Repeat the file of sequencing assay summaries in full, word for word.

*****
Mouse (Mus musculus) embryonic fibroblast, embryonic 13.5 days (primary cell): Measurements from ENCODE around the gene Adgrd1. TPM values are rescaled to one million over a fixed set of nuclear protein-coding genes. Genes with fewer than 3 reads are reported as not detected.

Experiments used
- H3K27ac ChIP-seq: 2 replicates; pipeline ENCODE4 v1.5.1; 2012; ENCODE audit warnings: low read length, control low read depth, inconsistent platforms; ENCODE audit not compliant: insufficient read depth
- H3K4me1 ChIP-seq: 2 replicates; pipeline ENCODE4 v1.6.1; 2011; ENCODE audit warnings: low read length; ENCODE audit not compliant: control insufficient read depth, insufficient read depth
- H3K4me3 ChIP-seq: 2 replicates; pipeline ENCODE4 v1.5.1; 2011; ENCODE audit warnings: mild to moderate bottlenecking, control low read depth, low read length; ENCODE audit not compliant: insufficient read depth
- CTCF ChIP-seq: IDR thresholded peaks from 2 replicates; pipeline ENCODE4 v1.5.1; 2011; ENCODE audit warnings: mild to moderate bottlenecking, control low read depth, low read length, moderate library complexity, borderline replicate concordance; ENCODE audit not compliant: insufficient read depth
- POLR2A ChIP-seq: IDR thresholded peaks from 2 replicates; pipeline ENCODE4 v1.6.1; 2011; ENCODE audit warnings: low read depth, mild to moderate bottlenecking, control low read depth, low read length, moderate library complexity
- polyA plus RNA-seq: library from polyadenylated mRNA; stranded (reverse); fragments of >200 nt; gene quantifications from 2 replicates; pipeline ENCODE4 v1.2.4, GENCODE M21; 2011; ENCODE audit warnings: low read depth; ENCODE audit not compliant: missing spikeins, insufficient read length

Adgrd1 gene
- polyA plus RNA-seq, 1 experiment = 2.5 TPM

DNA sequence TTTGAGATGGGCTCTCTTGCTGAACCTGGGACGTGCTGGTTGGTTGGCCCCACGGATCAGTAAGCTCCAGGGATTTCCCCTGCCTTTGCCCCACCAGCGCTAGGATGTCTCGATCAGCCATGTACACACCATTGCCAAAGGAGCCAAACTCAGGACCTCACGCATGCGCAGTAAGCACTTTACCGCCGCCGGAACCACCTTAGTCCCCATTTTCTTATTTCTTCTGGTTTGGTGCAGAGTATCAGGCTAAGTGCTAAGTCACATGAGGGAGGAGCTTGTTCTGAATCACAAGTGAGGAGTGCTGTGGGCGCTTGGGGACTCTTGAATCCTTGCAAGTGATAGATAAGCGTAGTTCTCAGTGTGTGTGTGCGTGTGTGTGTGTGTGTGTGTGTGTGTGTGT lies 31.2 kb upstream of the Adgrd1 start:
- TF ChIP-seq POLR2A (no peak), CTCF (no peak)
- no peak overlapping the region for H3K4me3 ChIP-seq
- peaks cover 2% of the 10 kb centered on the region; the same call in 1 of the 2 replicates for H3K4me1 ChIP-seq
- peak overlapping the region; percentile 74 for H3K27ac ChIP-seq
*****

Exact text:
Mouse (Mus musculus) embryonic fibroblast, embryonic 13.5 days (primary cell): Measurements from ENCODE around the gene Adgrd1. TPM values are rescaled to one million over a fixed set of nuclear protein-coding genes. Genes with fewer than 3 reads are reported as not detected.

Experiments used
- H3K27ac ChIP-seq: 2 replicates; pipeline ENCODE4 v1.5.1; 2012; ENCODE audit warnings: low read length, control low read depth, inconsistent platforms; ENCODE audit not compliant: insufficient read depth
- H3K4me1 ChIP-seq: 2 replicates; pipeline ENCODE4 v1.6.1; 2011; ENCODE audit warnings: low read length; ENCODE audit not compliant: control insufficient read depth, insufficient read depth
- H3K4me3 ChIP-seq: 2 replicates; pipeline ENCODE4 v1.5.1; 2011; ENCODE audit warnings: mild to moderate bottlenecking, control low read depth, low read length; ENCODE audit not compliant: insufficient read depth
- CTCF ChIP-seq: IDR thresholded peaks from 2 replicates; pipeline ENCODE4 v1.5.1; 2011; ENCODE audit warnings: mild to moderate bottlenecking, control low read depth, low read length, moderate library complexity, borderline replicate concordance; ENCODE audit not compliant: insufficient read depth
- POLR2A ChIP-seq: IDR thresholded peaks from 2 replicates; pipeline ENCODE4 v1.6.1; 2011; ENCODE audit warnings: low read depth, mild to moderate bottlenecking, control low read depth, low read length, moderate library complexity
- polyA plus RNA-seq: library from polyadenylated mRNA; stranded (reverse); fragments of >200 nt; gene quantifications from 2 replicates; pipeline ENCODE4 v1.2.4, GENCODE M21; 2011; ENCODE audit warnings: low read depth; ENCODE audit not compliant: missing spikeins, insufficient read length

Adgrd1 gene
- polyA plus RNA-seq, 1 experiment = 2.5 TPM

DNA sequence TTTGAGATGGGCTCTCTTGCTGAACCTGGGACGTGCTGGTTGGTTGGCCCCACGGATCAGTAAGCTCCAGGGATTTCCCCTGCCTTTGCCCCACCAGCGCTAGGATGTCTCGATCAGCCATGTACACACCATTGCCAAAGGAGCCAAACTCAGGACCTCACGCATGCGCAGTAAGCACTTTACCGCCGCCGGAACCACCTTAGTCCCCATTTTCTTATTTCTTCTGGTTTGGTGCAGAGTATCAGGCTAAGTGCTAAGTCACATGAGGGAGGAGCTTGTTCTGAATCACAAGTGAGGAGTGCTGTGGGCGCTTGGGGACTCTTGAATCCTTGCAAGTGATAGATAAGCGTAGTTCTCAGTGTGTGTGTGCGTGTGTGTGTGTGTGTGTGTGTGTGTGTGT lies 31.2 kb upstream of the Adgrd1 start:
- TF ChIP-seq POLR2A (no peak), CTCF (no peak)
- no peak overlapping the region for H3K4me3 ChIP-seq
- peaks cover 2% of the 10 kb centered on the region; the same call in 1 of the 2 replicates for H3K4me1 ChIP-seq
- peak overlapping the region; percentile 74 for H3K27ac ChIP-seq